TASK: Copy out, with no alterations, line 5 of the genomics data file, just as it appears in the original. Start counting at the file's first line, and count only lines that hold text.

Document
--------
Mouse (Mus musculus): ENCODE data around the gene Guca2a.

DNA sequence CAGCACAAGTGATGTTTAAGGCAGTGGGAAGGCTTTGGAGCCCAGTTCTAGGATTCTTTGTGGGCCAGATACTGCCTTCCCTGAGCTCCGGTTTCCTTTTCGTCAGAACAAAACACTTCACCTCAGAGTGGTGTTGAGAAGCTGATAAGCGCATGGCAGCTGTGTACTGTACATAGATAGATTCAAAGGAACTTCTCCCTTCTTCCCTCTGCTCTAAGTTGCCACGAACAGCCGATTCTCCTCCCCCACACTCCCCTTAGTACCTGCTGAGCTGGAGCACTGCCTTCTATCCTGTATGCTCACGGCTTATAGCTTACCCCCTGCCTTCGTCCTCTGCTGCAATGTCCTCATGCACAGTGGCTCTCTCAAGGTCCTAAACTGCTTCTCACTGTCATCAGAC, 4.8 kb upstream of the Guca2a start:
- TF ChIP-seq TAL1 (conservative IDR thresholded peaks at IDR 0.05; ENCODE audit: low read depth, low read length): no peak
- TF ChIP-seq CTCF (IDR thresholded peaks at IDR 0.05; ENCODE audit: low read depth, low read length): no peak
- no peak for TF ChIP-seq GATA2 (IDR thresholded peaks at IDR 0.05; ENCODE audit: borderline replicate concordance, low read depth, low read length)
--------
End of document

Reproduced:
- no peak for TF ChIP-seq GATA2 (IDR thresholded peaks at IDR 0.05; ENCODE audit: borderline replicate concordance, low read depth, low read length)